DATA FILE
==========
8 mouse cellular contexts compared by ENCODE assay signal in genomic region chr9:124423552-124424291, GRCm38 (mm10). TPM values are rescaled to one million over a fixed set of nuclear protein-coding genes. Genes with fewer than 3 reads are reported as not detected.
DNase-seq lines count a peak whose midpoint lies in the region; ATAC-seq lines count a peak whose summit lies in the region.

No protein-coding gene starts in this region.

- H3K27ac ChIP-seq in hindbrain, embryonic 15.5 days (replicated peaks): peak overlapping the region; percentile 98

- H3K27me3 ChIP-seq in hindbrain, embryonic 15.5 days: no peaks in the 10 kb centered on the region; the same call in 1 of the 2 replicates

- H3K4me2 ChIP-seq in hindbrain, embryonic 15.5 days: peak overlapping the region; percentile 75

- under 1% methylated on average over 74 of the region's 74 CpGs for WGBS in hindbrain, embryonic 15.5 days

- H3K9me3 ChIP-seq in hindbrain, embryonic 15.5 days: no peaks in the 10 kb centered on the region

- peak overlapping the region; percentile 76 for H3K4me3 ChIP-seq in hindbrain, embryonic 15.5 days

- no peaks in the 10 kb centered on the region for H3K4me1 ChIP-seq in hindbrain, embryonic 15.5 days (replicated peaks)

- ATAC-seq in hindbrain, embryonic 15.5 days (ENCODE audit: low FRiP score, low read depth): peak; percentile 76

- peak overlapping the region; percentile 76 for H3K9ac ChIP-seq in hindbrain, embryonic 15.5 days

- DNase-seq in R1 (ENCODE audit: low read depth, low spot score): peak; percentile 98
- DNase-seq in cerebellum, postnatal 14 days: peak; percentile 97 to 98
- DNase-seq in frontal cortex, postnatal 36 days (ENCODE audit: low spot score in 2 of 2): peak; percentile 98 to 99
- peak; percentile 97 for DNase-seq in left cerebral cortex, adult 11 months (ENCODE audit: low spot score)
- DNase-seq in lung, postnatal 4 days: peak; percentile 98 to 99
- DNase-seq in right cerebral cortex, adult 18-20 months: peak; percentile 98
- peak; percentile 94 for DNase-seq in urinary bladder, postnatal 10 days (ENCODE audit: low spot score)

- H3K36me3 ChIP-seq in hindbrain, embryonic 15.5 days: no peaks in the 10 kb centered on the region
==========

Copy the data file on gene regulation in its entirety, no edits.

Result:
8 mouse cellular contexts compared by ENCODE assay signal in genomic region chr9:124423552-124424291, GRCm38 (mm10). TPM values are rescaled to one million over a fixed set of nuclear protein-coding genes. Genes with fewer than 3 reads are reported as not detected.
DNase-seq lines count a peak whose midpoint lies in the region; ATAC-seq lines count a peak whose summit lies in the region.

No protein-coding gene starts in this region.

- H3K27ac ChIP-seq in hindbrain, embryonic 15.5 days (replicated peaks): peak overlapping the region; percentile 98

- H3K27me3 ChIP-seq in hindbrain, embryonic 15.5 days: no peaks in the 10 kb centered on the region; the same call in 1 of the 2 replicates

- H3K4me2 ChIP-seq in hindbrain, embryonic 15.5 days: peak overlapping the region; percentile 75

- under 1% methylated on average over 74 of the region's 74 CpGs for WGBS in hindbrain, embryonic 15.5 days

- H3K9me3 ChIP-seq in hindbrain, embryonic 15.5 days: no peaks in the 10 kb centered on the region

- peak overlapping the region; percentile 76 for H3K4me3 ChIP-seq in hindbrain, embryonic 15.5 days

- no peaks in the 10 kb centered on the region for H3K4me1 ChIP-seq in hindbrain, embryonic 15.5 days (replicated peaks)

- ATAC-seq in hindbrain, embryonic 15.5 days (ENCODE audit: low FRiP score, low read depth): peak; percentile 76

- peak overlapping the region; percentile 76 for H3K9ac ChIP-seq in hindbrain, embryonic 15.5 days

- DNase-seq in R1 (ENCODE audit: low read depth, low spot score): peak; percentile 98
- DNase-seq in cerebellum, postnatal 14 days: peak; percentile 97 to 98
- DNase-seq in frontal cortex, postnatal 36 days (ENCODE audit: low spot score in 2 of 2): peak; percentile 98 to 99
- peak; percentile 97 for DNase-seq in left cerebral cortex, adult 11 months (ENCODE audit: low spot score)
- DNase-seq in lung, postnatal 4 days: peak; percentile 98 to 99
- DNase-seq in right cerebral cortex, adult 18-20 months: peak; percentile 98
- peak; percentile 94 for DNase-seq in urinary bladder, postnatal 10 days (ENCODE audit: low spot score)

- H3K36me3 ChIP-seq in hindbrain, embryonic 15.5 days: no peaks in the 10 kb centered on the region